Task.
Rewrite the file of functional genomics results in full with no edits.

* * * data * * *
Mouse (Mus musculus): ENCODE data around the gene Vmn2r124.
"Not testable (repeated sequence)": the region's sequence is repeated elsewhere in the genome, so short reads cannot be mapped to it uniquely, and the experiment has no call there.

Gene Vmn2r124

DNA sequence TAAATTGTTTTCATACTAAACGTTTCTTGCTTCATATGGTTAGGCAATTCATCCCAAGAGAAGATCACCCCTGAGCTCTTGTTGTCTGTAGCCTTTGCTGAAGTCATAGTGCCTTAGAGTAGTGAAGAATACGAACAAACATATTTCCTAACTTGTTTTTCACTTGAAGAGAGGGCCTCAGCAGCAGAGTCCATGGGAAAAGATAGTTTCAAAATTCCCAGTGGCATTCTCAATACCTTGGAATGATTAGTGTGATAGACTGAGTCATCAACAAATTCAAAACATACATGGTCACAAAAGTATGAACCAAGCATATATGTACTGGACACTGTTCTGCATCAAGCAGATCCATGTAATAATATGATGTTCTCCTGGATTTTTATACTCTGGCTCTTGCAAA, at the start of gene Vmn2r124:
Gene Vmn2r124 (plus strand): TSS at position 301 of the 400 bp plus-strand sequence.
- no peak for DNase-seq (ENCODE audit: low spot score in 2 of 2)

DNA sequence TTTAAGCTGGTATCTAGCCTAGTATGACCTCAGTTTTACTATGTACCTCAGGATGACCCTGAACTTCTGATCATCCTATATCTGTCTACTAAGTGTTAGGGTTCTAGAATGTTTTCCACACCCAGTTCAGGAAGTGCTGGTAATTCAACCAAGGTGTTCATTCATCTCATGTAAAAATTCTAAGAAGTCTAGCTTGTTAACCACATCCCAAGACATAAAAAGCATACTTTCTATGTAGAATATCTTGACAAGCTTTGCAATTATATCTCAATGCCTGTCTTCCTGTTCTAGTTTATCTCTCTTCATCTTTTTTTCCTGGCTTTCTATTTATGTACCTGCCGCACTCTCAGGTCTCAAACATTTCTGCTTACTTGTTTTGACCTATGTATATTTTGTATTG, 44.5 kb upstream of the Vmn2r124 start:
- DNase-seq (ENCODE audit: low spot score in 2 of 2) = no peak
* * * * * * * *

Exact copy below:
Mouse (Mus musculus): ENCODE data around the gene Vmn2r124.
"Not testable (repeated sequence)": the region's sequence is repeated elsewhere in the genome, so short reads cannot be mapped to it uniquely, and the experiment has no call there.

Gene Vmn2r124

DNA sequence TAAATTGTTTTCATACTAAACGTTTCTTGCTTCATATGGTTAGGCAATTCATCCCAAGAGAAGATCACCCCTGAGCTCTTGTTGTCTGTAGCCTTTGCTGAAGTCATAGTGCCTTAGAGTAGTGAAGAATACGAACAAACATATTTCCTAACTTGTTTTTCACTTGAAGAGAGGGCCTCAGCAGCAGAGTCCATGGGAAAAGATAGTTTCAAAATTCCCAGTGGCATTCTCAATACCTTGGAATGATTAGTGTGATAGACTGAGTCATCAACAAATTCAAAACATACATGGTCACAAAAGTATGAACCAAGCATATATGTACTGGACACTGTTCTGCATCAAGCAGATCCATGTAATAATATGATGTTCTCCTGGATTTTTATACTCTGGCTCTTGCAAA, at the start of gene Vmn2r124:
Gene Vmn2r124 (plus strand): TSS at position 301 of the 400 bp plus-strand sequence.
- no peak for DNase-seq (ENCODE audit: low spot score in 2 of 2)

DNA sequence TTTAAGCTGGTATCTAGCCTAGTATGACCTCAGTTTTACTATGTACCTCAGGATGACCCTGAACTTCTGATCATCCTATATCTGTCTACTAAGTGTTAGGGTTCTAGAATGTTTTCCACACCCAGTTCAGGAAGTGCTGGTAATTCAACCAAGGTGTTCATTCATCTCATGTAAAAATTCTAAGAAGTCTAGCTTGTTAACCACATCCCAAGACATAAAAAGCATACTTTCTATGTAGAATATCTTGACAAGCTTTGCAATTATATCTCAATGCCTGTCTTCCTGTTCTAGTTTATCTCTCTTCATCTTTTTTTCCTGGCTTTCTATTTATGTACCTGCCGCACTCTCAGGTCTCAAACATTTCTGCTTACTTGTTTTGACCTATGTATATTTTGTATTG, 44.5 kb upstream of the Vmn2r124 start:
- DNase-seq (ENCODE audit: low spot score in 2 of 2) = no peak